One by one, technology companies have been scrambling to plug security holes.
The best defense, security experts say, is using Transport Layer Security, a type of encryption familiar to many through the “https” and padlock symbol at the beginning of Web addresses that use the technology. It uses a long sequence of numbers — a master key — that scrambles sensitive data like passwords, credit card details, intellectual property and personal information between a user and a website while in transit.
Banks and other financial sites have used such security for years, and Google and Twitter along with Microsoft’s email service made it standard long ago. Facebook adopted https systemwide this year. And Ms. Mayer said Yahoo would finally allow consumers to encrypt all their Yahoo data in January.
But as many sites move to https, security experts say more advanced security measures are needed. If a government can crack the master key — or obtain it through court orders — it could go back and decrypt past communications for millions of users.
That’s why companies like Google, Mozilla, Facebook and Twitter have added another layer of protection, called Perfect Forward Secrecy. That technology adds a second lock to each user’s transmissions, with the key changed frequently. Microsoft plans to add the encryption method next year, but Yahoo has not said whether it will add it.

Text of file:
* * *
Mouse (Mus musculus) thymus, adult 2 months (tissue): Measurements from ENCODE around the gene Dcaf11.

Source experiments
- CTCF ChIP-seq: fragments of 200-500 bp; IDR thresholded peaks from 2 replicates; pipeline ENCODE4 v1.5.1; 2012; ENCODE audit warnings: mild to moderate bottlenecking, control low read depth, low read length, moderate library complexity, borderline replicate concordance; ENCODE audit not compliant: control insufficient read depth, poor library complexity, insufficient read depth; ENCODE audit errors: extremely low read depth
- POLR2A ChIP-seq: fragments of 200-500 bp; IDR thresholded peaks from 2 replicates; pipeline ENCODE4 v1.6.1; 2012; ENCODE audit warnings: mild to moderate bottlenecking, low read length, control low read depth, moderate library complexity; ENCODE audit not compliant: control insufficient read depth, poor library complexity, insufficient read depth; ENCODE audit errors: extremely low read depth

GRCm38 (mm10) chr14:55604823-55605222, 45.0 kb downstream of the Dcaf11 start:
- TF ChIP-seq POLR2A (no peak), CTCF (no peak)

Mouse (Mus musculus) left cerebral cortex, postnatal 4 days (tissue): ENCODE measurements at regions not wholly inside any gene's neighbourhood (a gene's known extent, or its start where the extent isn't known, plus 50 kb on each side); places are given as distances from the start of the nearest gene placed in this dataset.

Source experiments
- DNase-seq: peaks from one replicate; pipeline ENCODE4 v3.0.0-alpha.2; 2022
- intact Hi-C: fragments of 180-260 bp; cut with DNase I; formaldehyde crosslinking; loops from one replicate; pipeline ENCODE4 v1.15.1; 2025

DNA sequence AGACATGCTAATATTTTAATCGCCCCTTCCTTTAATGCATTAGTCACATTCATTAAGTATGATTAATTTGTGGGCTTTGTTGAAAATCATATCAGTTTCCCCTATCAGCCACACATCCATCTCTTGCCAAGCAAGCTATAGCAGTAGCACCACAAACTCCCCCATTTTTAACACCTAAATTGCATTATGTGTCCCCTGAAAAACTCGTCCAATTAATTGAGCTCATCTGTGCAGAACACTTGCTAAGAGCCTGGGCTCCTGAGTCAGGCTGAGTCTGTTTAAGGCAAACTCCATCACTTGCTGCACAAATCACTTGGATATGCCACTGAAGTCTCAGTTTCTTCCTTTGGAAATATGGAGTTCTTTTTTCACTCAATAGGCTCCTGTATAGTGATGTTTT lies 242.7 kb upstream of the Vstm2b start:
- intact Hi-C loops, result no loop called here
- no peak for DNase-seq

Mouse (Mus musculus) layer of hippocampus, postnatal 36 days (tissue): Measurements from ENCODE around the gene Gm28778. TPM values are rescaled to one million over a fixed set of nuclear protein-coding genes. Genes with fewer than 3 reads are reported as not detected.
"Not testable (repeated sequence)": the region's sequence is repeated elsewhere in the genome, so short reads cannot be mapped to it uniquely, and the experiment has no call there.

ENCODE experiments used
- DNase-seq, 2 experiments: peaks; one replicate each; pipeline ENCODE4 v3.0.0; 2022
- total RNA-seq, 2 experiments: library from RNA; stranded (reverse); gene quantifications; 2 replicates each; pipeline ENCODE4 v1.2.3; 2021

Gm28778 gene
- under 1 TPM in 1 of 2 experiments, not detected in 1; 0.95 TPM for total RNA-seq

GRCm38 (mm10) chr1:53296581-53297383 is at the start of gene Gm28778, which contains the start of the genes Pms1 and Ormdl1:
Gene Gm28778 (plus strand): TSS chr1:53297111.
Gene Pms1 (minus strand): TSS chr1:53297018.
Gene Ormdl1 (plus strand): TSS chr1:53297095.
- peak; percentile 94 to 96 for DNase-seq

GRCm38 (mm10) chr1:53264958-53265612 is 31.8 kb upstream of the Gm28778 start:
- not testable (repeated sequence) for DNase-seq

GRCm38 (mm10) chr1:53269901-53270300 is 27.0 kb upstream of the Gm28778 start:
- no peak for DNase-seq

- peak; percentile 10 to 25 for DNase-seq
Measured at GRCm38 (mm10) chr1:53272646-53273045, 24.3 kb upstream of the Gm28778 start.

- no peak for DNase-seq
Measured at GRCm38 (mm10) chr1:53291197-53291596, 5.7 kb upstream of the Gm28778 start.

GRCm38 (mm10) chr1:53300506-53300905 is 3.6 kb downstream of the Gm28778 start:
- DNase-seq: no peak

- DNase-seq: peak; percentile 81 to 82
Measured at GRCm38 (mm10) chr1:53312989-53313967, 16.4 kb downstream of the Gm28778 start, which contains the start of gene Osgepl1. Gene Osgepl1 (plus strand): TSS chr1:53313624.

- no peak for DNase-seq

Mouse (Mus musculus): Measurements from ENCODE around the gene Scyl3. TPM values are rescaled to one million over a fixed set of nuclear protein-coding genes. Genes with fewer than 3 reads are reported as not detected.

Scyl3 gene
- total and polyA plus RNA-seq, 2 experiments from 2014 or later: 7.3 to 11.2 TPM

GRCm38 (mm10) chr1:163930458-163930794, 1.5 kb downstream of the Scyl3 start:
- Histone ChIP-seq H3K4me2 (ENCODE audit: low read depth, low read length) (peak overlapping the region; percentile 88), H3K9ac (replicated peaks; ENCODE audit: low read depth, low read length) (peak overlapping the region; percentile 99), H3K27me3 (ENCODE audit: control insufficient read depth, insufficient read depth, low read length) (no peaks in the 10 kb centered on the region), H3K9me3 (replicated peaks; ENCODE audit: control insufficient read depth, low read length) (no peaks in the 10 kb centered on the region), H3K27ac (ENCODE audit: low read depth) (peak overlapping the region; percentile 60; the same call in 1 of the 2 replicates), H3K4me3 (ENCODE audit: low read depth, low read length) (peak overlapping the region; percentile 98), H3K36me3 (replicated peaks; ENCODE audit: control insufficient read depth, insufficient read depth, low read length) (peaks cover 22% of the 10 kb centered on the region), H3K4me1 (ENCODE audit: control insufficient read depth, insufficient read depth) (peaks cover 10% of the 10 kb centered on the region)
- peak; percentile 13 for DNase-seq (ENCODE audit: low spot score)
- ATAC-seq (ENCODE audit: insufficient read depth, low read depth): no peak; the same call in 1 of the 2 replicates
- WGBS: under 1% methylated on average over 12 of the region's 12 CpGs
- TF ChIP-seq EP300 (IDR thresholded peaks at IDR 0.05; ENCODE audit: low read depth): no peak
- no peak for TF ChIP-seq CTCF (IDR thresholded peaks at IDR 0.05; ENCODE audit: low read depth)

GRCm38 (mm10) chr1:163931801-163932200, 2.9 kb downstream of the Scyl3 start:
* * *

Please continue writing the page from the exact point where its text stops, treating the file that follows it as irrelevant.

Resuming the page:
“Perfect Forward Secrecy is a billion different secrets, and it’s not protected by one central secret,” said Scott Renfro, a Facebook software engineer who works on the company’s security infrastructure.
So even if an outsider obtained the master key, it would still have to crack the other keys, over and over again.
“This type of protection should have been engineered into all web systems and all Internet systems to begin with,” said Jacob Hoffman-Andrews, an engineer at Twitter.
The technology has existed for two decades, but companies were slow to adopt it because it added complexity and introduced a delay to Internet transactions, which can encourage impatient users to flee for faster sites. But many of those issues were resolved by Google when it applied Perfect Forward Secrecy in 2011, said Adam Langley, a software engineer at the company. Google shared its improvements with the broader tech community.
Still, technical solutions can be trumped by law. While https and Perfect Forward Secrecy protect the data transmission, law enforcement agencies can still compel companies to hand the data over from their servers, where it is stored.
So Internet companies are trying to ensure they are at least blocking unauthorized access by addressing other security issues, including a hole that leaves users vulnerable at the very beginning of a site visit. When users want to log into, say, Google’s Gmail, their Internet browser checks the site’s security certificate to make sure it’s not an impostor.
Some security experts believe that hackers are nearly capable of cracking the 1024-bit encryption keys that protect the certificates. But an industry standards group is requiring that, starting next year, all new and renewed certificate keys use 2048-bit encryption, which is far more difficult to break.
Ultimately, however, every security advance is met by new threats. “Attacks don’t get worse,” Mr. Langley said. “They only get better.”